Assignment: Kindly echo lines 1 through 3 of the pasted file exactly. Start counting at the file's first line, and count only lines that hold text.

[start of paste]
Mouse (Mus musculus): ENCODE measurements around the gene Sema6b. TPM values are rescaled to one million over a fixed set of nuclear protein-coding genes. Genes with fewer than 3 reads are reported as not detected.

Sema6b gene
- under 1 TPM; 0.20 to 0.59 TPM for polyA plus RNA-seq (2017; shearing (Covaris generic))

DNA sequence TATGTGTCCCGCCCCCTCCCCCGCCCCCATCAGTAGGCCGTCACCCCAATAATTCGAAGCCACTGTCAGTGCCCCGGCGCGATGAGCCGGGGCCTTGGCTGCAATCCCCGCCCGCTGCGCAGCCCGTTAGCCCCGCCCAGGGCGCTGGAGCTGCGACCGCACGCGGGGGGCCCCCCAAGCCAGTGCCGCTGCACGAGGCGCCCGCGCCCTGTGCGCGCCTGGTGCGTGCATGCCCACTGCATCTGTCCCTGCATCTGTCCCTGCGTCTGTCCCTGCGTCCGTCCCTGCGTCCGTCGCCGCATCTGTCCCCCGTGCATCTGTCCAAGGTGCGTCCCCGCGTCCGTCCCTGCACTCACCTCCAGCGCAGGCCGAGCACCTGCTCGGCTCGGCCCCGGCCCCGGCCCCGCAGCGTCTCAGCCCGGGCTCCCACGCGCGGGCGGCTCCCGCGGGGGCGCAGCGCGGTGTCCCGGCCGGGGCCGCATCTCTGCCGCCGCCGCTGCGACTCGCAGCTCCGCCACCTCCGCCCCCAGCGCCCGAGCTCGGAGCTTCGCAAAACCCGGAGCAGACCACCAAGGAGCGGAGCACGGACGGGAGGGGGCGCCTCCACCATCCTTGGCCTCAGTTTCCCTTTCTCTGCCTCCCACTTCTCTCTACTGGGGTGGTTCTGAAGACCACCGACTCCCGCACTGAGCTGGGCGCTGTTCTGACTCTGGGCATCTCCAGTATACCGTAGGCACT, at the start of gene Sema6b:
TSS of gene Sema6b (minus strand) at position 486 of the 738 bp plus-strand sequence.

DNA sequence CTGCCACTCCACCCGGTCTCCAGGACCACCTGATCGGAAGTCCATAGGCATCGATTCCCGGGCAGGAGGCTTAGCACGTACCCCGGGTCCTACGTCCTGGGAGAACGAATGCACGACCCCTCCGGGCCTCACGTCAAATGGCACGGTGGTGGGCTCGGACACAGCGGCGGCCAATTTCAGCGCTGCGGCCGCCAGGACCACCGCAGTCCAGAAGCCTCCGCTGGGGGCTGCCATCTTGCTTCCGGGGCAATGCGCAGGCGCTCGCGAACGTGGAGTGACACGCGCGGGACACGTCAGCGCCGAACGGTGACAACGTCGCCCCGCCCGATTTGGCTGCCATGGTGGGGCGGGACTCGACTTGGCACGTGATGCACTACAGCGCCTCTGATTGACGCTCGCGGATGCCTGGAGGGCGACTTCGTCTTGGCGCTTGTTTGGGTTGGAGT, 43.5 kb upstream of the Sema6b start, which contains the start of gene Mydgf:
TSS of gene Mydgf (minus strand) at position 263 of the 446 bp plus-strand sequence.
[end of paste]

Mouse (Mus musculus): ENCODE measurements around the gene Sema6b. TPM values are rescaled to one million over a fixed set of nuclear protein-coding genes. Genes with fewer than 3 reads are reported as not detected.

Sema6b gene
- under 1 TPM; 0.20 to 0.59 TPM for polyA plus RNA-seq (2017; shearing (Covaris generic))